But first, let's clear the air: Do you have a modern EFI four-stroke? Just move on. You don't need this part. Just forget it exists. Work on levers or foot pegs or something. For those of us who ride two-strokes, or for people who don't have EFI four-strokes, read on.
Back to elevation. If you live in a mountainous area, or you're going to be riding in the mountains a lot, you will need to jet your bike differently than if you're planning on riding in low lying areas like along the coast. The general rule of thumb is to drop one size (from stock) for every one thousand feet of elevation change (upwards); this applies to both the pilot and the main. The higher you are, the thinner the air, the leaner you want your bike.
It's no secret that many top enduro riders run their bikes a little rich. The idea behind this is that a richer bike isn't as "snappy," but you do run the risk of fouling a spark plug if you're too rich. Running on the lean side will give you a lot of snap, but on the other hand the bike won't idle very well and you'll spend a lot of time trying to get it going again.
Not a pretty sight; it is important to have some sort of "anti flat" system on your wheels, be they
bib mousses, tire balls, extra heavy tubes or even a tubeless system.
4) Bib Mousse/Tire Balls/Heavy Tubes
So, a close second to doing the walk of shame to get gas is puncturing a tube and getting a flat. It will ruin your race. Bib Mousses are solid foam inserts that go in your tire and prevent flats. They can be a little difficult to put in if you aren't used to them, and require a bit of technique, some brute force and a dash or two of lubricant or grease to get them seated in the tire properly.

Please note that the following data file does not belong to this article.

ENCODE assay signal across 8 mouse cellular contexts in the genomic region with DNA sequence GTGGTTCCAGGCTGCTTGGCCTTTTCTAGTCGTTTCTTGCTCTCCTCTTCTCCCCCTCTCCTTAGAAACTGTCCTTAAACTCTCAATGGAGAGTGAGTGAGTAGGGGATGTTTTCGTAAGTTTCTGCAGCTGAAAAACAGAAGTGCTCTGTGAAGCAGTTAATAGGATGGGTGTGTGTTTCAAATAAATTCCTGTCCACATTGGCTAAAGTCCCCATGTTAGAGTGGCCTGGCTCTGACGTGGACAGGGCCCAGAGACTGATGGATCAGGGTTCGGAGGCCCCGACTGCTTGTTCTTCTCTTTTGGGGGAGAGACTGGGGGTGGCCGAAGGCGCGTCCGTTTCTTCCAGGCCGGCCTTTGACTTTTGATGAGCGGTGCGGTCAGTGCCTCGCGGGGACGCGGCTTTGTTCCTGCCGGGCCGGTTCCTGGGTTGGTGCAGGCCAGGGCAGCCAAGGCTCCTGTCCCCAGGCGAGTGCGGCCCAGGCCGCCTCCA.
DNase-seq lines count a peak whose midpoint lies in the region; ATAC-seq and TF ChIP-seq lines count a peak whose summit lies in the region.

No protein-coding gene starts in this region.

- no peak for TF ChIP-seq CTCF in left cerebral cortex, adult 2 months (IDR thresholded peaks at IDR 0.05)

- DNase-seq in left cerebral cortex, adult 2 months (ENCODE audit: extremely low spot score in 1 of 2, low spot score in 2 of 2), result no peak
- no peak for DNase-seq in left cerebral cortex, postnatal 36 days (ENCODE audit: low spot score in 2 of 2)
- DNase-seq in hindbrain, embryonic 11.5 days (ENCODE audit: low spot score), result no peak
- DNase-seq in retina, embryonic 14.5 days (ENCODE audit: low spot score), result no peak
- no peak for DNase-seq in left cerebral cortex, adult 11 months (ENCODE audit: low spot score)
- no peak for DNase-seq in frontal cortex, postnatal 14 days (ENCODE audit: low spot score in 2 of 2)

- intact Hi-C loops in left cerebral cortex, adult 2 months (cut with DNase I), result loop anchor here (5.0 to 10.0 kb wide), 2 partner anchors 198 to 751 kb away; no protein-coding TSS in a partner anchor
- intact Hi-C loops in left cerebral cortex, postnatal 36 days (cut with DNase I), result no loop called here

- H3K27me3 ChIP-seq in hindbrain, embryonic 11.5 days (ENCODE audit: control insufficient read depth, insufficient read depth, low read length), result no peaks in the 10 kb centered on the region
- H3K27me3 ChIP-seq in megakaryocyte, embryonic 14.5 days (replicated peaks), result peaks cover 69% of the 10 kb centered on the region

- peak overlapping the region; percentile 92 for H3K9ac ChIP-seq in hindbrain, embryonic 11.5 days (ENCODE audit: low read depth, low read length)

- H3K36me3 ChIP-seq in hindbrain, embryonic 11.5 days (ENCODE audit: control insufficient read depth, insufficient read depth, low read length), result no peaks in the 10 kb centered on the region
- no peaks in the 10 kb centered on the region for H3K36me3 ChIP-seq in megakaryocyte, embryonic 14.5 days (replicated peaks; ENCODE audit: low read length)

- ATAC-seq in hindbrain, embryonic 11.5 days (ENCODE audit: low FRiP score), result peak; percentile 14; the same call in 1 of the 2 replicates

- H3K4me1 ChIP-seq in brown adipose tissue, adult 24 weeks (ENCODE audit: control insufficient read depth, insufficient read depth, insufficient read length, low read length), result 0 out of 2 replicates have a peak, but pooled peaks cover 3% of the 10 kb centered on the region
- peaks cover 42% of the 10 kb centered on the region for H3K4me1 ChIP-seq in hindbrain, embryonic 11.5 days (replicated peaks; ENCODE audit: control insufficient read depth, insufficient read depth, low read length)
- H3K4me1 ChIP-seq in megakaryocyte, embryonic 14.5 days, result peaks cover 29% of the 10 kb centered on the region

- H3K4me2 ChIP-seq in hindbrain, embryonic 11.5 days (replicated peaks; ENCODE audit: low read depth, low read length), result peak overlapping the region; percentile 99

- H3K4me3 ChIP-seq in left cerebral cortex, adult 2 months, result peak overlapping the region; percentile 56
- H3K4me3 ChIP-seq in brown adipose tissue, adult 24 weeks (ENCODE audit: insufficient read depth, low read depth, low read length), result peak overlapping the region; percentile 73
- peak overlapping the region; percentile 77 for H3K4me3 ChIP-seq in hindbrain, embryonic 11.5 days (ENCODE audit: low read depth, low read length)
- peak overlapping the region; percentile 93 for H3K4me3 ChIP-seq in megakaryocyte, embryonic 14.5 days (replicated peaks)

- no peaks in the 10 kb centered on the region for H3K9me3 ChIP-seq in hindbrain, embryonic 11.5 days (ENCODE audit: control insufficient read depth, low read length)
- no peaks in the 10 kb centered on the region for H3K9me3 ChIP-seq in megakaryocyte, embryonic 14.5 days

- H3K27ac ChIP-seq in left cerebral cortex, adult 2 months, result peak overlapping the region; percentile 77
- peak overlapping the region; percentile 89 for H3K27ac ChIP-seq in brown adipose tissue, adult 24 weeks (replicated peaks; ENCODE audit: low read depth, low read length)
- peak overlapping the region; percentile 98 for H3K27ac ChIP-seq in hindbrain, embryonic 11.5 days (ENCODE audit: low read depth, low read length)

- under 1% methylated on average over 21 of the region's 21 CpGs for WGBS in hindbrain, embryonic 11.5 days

Another anti flat technique that is growing in popularity are tire balls. Again, they can be a little time consuming to install, but for most riders who've used them they're worth the effort. Tire balls operate on an individual basis, using multiple inflatable "tire balls" inserted into the tire. Sounds pretty simple, right? And it is, kind of. Unlike a mousse which is solid and therefore cannot pop, tire balls are inflated, and will pop, but their benefit is that one or two can burst without effecting the performance of the tire and wheel. If you allow too many to go, however, you might risk the tire coming off the rim.
The most economical option to help prevent flats is extra heavy tubes; they work just like a regular tube but are constructed of a thicker rubber.
3) Flywheel Weight
Flywheel weights improve the low end power of your bike. For off-road applications there are several different sizes of flywheel weights which you'll have to go through and work out which will be best suited to your riding style and skill level. Basically, when it comes down to it, a flywheel weight makes your bike easier to ride.
How, you ask? Well, changing your flywheel weight will change the way the bike accelerates, responds to throttle commands and as such how the suspension works and even how the bike enters and exits corners. A heavier flywheel weight, especially on a snappy motocross four-stroke, will make it less explosive without harming horsepower. It will slow the engine down; it will not make your bike slower. The weight will smoothen and broaden the transfer of power; when it's delivered consistently and in a more conservative manner a big, brutal 450 moto bike turns into a tractor that has the potential to plow through any woods course. The bike will be less volatile, which is good in the tight, technical sections, with power delivered to the ground in a predictable manner.
Even while it's #3 on this list, I still think it's the second best bang for your buck as far as improved performance goes. It makes a bike much more manageable and predictable to ride, and it can also help as an anti stall; it won't be as good as an auto clutch in this regard, but the momentum and inertia from a heavier flywheel weight will want to keep going, thus preventing the engine from stalling as much.
Both heavier flywheel weights and auto clutches will help your bike continue running
when it's in this position, and if you ride off road one time or another your bike will
end up in this position.
2) Auto Clutch
For many riders mounted on four-strokes, this one is a no brainer, but it's becoming more and more common on two-stroke bikes as well. Originally used to help ease stalling and heavy pull on a four-stroke clutch, they're turning up as a fancy way to enhance ridability on all kinds of bikes, from 65cc two-strokes right up to the monster 590cc four-strokes.